TwitterRSS-FeedFacebookFlickrYouTubeLinkedIn

News

25-01-2007

Working Paper #36 available

Jonathan Wheatley: Defusing Conflict in Tsalka District of Georgia:
Migration, International Intervention and the Role of the State

The Tsalka district of Georgia, situated in the west of the
province of Kvemo Kartli, is home to a highly diverse population
and has, since Georgia gained independence, been affected by three
interconnected and potentially destabilizing trends. First, after the
collapse of the USSR, the local economy disintegrated. Secondly,
the state-society relationship in Tsalka district has changed radically
over the last twenty years; from a highly regulating state in the Soviet
period, to its virtual withdrawal in the 1990s and early 2000s, to a
re-establishment of state authority in the aftermath of the November
2003 ‘Rose Revolution’. Finally, Tsalka has been the epicentre of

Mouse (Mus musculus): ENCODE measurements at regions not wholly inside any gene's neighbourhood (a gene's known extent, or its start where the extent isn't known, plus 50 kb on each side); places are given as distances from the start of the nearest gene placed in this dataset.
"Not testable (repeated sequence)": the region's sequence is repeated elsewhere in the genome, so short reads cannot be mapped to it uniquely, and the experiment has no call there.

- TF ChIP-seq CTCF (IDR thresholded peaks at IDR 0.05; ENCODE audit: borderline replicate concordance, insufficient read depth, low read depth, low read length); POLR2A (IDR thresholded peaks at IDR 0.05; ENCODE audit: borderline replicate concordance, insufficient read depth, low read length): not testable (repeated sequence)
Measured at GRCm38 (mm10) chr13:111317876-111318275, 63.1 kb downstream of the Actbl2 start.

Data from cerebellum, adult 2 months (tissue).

successive waves of in-migration and out-migration; from a large-
scale exodus of Greeks to the rapid in-migration of Georgians from
Adjara and Svaneti. In this paper, the author shows how conflicts in
this region are the combined result of a) changing and dysfunctional
patterns of state penetration, b) an unregulated influx of newcomers
into the villages of Tsalka district, c) poor mechanisms of
communication between the different communities that inhabit the
district and a consequent lack of any effective mechanisms to defuse
conflict. The conflicts are not so much ethnic conflicts per se but
rather the result of a struggle for scarce resources between
communities that are isolated from one another against a backdrop
of weak and unpredictable state regulation.

To read this whole Working Paper, please visit our publications
section.
http://www.ecmi.de/rubrik/58/working+papers/

ECMI founders:

The German Federal GovernmentThe German
Federal Government
The Danish GovernmentThe Danish
Government
The Federal State Schleswig-HolsteinThe Federal State
Schleswig-Holstein